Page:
Michael Vail ‘24

Observational Scientist

As human beings, like any other creatures, we are designed to evolve. That’s what Darwin said just before he discovered gravity. Think about how easy it is to close your eyelids. We do it tens of thousands of times per day. That’s because most of us need to blink. Why do we blink? Why do our eyes impulse themselves to shut when we are destined to force them back open so quickly? Why do we oppose our impulses? And consider how difficult it can be to keep your eyes open immediately after you wake up. This is not mere tiredness; this is nature; this is your body urging, pleading for you to shut your eyes. Think of the wise, old, blind man you’ve seen in countless fictional works. Think of the ones who can engage in combat without the need for their eyes, because their other senses are so developed. Is the next step for humanity to stop relying on vision so greatly when the signs of failing are all too clear? Optical illusions. Color blindness. Emmetropia. Maybe if we had noticed the signs a little sooner, Darwin could have sensed the apple coming before it gave him that vicious concussion. But glasses weren’t invented yet, so he was let down by the limited technology of our ancestors’ time, rather than saved by the evolution we prevent every waking day. The next step for the human race is to let our other senses evolve. Vision is not cutting it.”

This is what I wrote at the end of the fall break, immediately following a taste test of my roommate’s fourth iteration of banana bread that week. It was the best batch yet. I knew it wouldn’t be long before my mental capacities returned to normal after that banana-bread-induced level of ascendance, so I wrote that piece as swiftly as I could manage. Now I know the cure for writer’s block. And now my roommate is too busy to make banana bread, so the writer’s block has returned, and once again, I feel human.

And so, I don’t have much to contribute in terms of creativity and imagination for the time being, dear readers. Shall we get real for a moment? Let’s talk, like old friends. In a one-sided way, as that is the best I can offer in this newspaper medium.

Why, thank you for asking. My fall break was wonderful! On the first day, I wandered to a nearby creek. I planned to skip rocks until the sky grew dark. A few hours in, a rabbit grinned at me. I felt mocked and went home early. My roommate noticed my displeasure and made me banana bread. It was okay.

On the second day, I learned how to program with HTML and CSS. I developed my own amateur website from scratch. My only motivation was spite for that rabbit. I can learn to code, and rabbits cannot.

On the third day, my roommate attempted to make banana bread again, eager to improve his recipe. I was inspired by his determination, and maybe slightly intoxicated by the bread’s scent, and so I went back to the creek to show the rabbit my website, to really rub it in the dumb animal’s face. I’m more than a rock-skipping caveman. I’m a technological god. But the rabbit wasn’t there when I arrived. Nor was it there for the next six hours. What responsibilities could a rabbit possibly have that would conflict with its creekside lounges? [Author’s note: this is a good time to inform you that my slash/question mark key is getting stuck, and it is becoming a constant nuisance. Even when I am not using it, the fact that it doesn’t work correctly lingers in my mind, and urges me to press it to check if it has miraculously been fixed.]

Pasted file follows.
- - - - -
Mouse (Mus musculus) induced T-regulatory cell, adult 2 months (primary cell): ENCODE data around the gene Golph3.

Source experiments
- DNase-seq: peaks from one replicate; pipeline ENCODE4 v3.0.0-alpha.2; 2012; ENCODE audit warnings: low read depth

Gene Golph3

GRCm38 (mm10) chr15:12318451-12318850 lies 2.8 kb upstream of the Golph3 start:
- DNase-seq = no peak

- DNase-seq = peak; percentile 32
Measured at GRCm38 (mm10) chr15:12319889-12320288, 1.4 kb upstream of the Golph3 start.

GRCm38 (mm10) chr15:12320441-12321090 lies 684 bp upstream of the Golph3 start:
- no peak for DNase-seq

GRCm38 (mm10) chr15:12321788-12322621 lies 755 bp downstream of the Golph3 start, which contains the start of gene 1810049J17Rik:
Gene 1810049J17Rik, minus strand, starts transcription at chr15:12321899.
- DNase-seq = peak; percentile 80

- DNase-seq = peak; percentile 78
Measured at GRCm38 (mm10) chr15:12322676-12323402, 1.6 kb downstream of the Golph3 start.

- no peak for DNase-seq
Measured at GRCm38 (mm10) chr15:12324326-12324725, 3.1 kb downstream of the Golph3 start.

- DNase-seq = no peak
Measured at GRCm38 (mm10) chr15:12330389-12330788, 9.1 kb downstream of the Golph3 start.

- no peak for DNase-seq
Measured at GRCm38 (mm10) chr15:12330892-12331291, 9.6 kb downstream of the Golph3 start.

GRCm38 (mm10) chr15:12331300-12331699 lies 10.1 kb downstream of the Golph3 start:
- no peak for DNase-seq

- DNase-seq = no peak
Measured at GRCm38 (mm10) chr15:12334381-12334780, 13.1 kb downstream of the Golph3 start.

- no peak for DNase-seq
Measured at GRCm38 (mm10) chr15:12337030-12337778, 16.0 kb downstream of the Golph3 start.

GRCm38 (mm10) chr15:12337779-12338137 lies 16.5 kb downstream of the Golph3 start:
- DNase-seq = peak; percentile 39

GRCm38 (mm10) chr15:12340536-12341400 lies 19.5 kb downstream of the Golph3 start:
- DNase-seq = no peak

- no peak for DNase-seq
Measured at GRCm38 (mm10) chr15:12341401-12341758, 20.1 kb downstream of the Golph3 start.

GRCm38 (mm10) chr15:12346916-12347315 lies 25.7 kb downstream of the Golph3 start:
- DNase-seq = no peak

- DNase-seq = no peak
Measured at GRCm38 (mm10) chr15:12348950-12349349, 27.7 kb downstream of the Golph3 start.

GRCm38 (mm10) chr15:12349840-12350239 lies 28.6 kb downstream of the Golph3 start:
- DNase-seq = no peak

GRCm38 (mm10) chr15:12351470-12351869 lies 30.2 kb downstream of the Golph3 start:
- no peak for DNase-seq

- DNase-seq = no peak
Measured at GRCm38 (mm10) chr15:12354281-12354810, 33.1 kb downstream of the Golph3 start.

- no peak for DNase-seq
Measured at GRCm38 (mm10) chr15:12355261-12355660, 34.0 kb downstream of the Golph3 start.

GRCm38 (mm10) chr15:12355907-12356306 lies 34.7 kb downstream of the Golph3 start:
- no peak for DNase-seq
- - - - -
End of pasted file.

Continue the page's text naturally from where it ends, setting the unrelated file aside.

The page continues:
On the fourth day, my roommate made another batch of banana bread, which I stole a piece of for the purpose of attracting the attention of the rabbit. My mission was fairly successful. The rabbit appeared as I geniusly predicted, and as I fed it the banana bread, I walked it through the inner workings and complexities of my code. I felt a strange sort of bond with it, an unfamiliar understanding that I had never felt before. The rabbit had learned website development, and I had learned how to become one with nature. No rocks were skipped that day. I didn’t want to disturb the peace. Is this what forgiveness is?

On the fifth day, my roommate made his final batch of banana bread. I left a piece of it in a neatly wrapped gift box by the creek, along with a brief letter, promising my return during the next break. I returned to my room and inhaled my share of the bread, feeling its intoxicating scent more than ever. I became fiercely in tune with my senses. That is when I began to scribe a number of theories—the one I previously shared, and others which the world is not ready for.

How was your fall break?

Categories: Eggplant

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